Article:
Some interesting findings from the Pew folks in their new study "State of the News Media," particulary related to consolidation and joint sales agreements in local television.
Pew says 290 stations changed hands in 2013, accounting for $8.8 billion in local TV M&A—way, way up from the $1.9 billion in station sales activity in 2012.
Joint sales agreements (JSAs) exist in at least 94 markets, says Pew, up from 55 in 2011. The number of stations producing news has dropped 8% since 2005, reports the study, with around one-quarter of the 952 stations that air local news getting the content from another station. Pew explains the concept of sidecar arrangements and notes how reliant Sinclair and Nexstar, among others, have become on the model.
The value of JSAs to the public is topic A in Washington these days. “The overall impact of news sharing is difficult to assess," says the study. "In some cases, these agreements have reduced the variety of voices and news content available to local viewers; in other cases, they have strengthened quality and enabled underfunded or smaller stations to continue providing news.”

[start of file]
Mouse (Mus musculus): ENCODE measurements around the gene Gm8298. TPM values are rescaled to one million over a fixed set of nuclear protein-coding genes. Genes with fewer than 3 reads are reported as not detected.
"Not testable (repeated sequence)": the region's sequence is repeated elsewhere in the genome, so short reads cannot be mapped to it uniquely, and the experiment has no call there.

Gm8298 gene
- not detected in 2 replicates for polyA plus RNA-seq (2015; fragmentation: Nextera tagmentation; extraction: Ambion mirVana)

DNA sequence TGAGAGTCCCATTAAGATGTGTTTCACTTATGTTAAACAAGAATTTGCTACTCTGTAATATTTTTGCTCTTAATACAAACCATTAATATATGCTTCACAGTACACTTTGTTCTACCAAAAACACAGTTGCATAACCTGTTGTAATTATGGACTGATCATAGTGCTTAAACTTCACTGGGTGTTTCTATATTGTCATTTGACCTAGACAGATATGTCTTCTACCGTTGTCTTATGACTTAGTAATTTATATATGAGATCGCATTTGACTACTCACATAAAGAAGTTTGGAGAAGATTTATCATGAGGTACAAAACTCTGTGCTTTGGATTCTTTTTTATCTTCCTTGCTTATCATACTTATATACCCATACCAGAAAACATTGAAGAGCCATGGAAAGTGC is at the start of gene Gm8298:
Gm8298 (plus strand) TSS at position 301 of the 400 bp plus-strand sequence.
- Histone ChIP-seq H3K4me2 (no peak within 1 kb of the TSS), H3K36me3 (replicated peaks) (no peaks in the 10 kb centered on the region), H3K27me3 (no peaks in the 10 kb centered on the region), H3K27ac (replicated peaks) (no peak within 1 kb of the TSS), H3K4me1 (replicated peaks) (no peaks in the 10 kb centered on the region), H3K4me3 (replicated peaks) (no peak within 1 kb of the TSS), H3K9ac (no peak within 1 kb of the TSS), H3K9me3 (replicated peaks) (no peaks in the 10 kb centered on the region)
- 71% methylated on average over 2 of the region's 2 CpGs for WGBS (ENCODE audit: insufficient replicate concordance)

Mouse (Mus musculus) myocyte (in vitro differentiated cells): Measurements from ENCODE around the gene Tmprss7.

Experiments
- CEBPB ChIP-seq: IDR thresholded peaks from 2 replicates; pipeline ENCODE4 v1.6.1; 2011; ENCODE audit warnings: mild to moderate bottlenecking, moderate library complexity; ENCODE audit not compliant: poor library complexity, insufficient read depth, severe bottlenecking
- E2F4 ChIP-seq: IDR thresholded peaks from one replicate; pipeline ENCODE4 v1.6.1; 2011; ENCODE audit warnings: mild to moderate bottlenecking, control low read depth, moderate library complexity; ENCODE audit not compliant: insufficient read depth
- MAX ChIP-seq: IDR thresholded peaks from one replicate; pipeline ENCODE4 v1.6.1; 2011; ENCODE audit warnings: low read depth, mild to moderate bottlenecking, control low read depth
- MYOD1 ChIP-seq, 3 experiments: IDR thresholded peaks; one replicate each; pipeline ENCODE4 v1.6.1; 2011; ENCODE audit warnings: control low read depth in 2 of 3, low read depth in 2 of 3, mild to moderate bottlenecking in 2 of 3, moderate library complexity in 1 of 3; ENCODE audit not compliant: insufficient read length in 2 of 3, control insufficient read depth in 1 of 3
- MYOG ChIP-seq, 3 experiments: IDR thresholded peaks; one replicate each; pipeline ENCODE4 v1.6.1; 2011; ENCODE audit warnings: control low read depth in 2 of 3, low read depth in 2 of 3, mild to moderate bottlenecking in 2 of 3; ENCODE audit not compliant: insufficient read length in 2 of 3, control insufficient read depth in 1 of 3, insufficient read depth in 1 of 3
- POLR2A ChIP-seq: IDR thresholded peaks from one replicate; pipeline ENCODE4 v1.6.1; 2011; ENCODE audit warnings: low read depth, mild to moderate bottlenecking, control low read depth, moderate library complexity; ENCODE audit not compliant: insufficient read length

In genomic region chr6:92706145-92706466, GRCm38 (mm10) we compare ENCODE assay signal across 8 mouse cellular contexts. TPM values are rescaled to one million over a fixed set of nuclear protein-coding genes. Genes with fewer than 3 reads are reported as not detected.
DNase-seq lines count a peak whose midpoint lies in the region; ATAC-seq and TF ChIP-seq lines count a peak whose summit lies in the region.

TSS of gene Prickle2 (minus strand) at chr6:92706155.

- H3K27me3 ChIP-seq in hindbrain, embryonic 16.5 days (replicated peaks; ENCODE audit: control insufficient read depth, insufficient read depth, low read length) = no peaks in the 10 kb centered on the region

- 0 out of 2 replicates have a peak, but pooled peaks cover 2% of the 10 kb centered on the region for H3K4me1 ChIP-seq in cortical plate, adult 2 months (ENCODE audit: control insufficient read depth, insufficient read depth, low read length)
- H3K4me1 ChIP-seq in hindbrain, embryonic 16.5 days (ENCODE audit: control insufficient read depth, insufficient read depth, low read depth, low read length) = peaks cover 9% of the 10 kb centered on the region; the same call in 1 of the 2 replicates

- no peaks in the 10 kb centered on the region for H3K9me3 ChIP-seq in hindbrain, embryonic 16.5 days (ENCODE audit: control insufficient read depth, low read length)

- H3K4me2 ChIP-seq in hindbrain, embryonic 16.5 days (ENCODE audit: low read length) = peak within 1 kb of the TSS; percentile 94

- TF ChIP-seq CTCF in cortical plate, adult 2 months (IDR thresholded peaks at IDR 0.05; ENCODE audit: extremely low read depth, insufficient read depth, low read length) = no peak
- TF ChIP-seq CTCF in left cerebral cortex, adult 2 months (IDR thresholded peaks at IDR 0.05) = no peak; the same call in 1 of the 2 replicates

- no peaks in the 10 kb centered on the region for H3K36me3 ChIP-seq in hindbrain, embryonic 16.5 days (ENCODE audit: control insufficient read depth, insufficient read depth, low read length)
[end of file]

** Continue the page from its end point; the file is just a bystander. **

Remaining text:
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Michael Malone, senior content producer at B+C/Multichannel News, covers network programming, including entertainment, news and sports on broadcast, cable and streaming; and local broadcast television. He hosts the podcasts Busted Pilot, about what’s new in television, and Series Business, a chat with the creator of a new program, and writes the column “The Watchman.” He joined B+C in 2005. His journalism has also appeared in The New York Times, The Philadelphia Inquirer, Playboy and New York magazine.